In other news, I've gotten to learn to be junior phlebotomist (not at Disneyworld; Epcot hasn't expanded that much yet) on my dad while he was visiting since he has good veins, and I'm getting a more secure stick now. It's a strange thing to do that's hard to describe. Due to anatomy class relations on tests (you are aiming for the median cubital vein to draw blood when suddenly the patient screams and complains of pain and fingering in his first three fingertips. What nerve have you hit and what will your malpractice settlement be?), I'm actually more skittish about hitting major structures that I would have expected with my experience since I KNOW that nothing vital is that superficial and I'm not going to screw up that badly, but yeek.

Speaking of blood draws, I had to get stuck again (though it was the cleanest blood draw I've ever had; apparently my phlebotomist's dad had been patient too) and I'm immune to Hep B, which is pretty cool. Now if I could only get the rubella titers to show up, which they never do, thus I'll have to get the MMR shot... again.. like always, until the next time I have my titers drawn and rinse repeat. I think it's rubella.

To attract back the few prospective students that are getting tired of reading about my east coast adventures, which have absolutely no relevance whatsoever to getting into, starting, or attending medical school, there's a medical form you have to fill out, get approved by your doctor and all that, so if you have good health insurance, use it as soon as possible so you don't have to worry about it arranging it later on the school's insurance or in that scary time if you quit your job with some time left before you leave.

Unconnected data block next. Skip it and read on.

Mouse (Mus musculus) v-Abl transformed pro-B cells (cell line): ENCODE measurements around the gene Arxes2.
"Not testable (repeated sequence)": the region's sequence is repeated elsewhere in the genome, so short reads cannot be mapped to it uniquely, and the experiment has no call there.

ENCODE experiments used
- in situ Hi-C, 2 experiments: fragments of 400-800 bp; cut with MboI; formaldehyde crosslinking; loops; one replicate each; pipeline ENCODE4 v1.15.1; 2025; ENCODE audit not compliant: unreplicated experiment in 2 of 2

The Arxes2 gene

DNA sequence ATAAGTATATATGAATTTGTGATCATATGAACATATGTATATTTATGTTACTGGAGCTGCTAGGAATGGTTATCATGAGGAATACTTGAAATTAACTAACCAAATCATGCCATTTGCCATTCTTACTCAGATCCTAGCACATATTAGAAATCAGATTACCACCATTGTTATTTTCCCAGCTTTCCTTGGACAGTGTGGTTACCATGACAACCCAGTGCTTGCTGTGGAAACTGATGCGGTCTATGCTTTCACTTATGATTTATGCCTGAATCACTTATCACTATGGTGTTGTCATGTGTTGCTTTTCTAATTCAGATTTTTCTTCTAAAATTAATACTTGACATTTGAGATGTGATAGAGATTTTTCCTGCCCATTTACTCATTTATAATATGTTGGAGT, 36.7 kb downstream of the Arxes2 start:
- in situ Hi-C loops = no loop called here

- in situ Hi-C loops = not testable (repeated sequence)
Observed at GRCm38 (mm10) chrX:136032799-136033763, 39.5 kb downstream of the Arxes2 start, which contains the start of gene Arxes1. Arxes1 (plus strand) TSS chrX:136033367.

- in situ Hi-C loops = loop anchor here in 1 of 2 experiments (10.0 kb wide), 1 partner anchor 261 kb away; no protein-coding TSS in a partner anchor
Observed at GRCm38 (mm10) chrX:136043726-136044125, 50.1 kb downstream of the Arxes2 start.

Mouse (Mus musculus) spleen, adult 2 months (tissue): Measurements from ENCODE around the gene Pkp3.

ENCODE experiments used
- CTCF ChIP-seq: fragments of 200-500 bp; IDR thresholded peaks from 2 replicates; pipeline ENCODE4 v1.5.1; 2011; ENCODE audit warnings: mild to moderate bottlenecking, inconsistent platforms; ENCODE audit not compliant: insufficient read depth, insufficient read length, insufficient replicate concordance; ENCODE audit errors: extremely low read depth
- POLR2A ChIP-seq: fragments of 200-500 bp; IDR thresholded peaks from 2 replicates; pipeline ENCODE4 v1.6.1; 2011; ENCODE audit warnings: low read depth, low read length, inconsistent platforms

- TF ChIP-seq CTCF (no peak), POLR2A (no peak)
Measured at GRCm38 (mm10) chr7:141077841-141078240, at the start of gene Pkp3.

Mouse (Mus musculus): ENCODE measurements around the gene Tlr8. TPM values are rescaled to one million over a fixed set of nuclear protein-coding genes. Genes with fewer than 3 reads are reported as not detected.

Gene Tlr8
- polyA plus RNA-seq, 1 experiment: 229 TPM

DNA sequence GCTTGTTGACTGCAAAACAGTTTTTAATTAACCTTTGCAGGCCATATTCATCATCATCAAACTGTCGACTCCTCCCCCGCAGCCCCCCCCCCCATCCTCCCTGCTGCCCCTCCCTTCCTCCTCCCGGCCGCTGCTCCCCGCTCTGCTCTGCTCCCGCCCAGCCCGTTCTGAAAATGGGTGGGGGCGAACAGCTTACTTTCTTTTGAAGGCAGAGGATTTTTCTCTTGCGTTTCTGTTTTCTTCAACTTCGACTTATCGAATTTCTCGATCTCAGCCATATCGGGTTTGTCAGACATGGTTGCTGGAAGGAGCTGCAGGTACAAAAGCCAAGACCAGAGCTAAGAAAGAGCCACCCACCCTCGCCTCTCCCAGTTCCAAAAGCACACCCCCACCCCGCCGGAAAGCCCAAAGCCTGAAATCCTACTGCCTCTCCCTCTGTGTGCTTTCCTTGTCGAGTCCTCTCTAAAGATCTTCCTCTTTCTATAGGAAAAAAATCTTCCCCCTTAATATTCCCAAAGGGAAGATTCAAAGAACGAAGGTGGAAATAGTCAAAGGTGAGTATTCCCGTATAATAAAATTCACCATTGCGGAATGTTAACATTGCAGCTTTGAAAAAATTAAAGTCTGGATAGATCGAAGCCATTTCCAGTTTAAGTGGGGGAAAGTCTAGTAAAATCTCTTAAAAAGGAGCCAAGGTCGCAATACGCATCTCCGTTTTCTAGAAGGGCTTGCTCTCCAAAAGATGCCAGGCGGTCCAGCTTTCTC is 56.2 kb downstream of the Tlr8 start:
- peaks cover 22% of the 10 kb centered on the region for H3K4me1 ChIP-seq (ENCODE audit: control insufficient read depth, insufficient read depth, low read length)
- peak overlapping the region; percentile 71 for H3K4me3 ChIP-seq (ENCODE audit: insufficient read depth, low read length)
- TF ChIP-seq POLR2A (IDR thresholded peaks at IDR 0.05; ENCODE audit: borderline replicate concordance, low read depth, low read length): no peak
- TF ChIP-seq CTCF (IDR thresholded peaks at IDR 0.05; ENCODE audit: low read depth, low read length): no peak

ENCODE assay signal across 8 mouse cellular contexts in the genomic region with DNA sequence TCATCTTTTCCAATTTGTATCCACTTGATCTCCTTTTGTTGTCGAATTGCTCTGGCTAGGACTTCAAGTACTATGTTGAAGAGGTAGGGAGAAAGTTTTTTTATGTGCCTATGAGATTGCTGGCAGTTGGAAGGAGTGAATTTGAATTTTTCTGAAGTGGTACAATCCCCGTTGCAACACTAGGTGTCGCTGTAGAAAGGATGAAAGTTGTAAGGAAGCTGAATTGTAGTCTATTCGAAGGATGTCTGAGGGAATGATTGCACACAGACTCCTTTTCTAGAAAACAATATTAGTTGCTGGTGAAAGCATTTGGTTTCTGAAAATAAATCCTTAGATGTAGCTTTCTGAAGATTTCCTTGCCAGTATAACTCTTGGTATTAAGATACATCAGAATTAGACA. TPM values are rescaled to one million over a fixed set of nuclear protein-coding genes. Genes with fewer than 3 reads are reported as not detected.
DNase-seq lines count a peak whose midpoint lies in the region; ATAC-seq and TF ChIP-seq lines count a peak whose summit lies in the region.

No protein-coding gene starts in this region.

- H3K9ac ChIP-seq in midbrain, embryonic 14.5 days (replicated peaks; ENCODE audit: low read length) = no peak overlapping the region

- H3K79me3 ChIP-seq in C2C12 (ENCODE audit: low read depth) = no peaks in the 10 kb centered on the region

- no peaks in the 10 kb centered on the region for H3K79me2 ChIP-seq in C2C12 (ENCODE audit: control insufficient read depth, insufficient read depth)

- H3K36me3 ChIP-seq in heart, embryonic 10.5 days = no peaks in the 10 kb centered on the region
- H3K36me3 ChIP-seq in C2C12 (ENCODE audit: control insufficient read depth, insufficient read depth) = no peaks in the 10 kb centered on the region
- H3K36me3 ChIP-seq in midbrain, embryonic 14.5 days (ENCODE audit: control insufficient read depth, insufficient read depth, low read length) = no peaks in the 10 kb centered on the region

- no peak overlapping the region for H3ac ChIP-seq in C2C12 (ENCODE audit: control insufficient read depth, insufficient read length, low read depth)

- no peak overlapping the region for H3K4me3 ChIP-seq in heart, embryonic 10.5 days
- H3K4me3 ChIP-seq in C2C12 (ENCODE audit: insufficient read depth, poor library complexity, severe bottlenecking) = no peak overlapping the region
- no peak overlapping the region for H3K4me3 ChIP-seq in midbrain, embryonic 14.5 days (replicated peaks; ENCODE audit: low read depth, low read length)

There doesn't seem to be a yellow fever risk on Grenada, and the last cases in Trinidad were, I believe, in the early 70s, so I opted out of that vaccine (it's not required nor necessarily recommended, but the combination of going to a tropical country AND entering the medical profession tend to bring with it a host of involuntary and voluntary vaccines), since the side effects of it tend to be grossly unpleasant. MMRV or titers are required, as is Hep B, and a TB test. I believe you can register for first term without at least some of them, but don't quote me on it. I know you can register if you have started, but not completed, a shot series, like for hep B, so don't panic if you get your health instructions right before school starts and don't have time to do the full series.

Meningitis is recommended, but not required. I went with it because though it's not a common condition, people with meningitis are going to go to the hospital, which is where you're going to be. I also went for it early (as in, before basic sciences) because I had good insurance at the time (thank you, temp job!) and without it, that is one pricey shot. It's also a viscous and uncomfortable shot, so go with the nondominant arm.

I got typhoid vaccine largely because I could and it doesn't have significant side effects (though anything can), but it's hardly a common condition (if ever) on Grenada.

Basically, the island of Grenada is relatively free of evil nasty bugs by virtue of being, well, an island. I believe Hep A is a risk, but not a big one, and a much bigger risk elsewhere. It doesn't have malaria, though in the rainforest, it does have rare cases of Dengue, so spray yourself down with mosquito repellent. I've never met anyone whose gotten it (though I've heard rumors that half the students with general flu think they have it), but it's out there. You're probably more likely to pick up exotic nasties on the plane ride down.

Well, I'm off to bed to hit the DisneyZoo tomorrow, but figured I'd update to let people know that the rushing approach of the new semester hasn't put me in catatonic withdrawal... yet.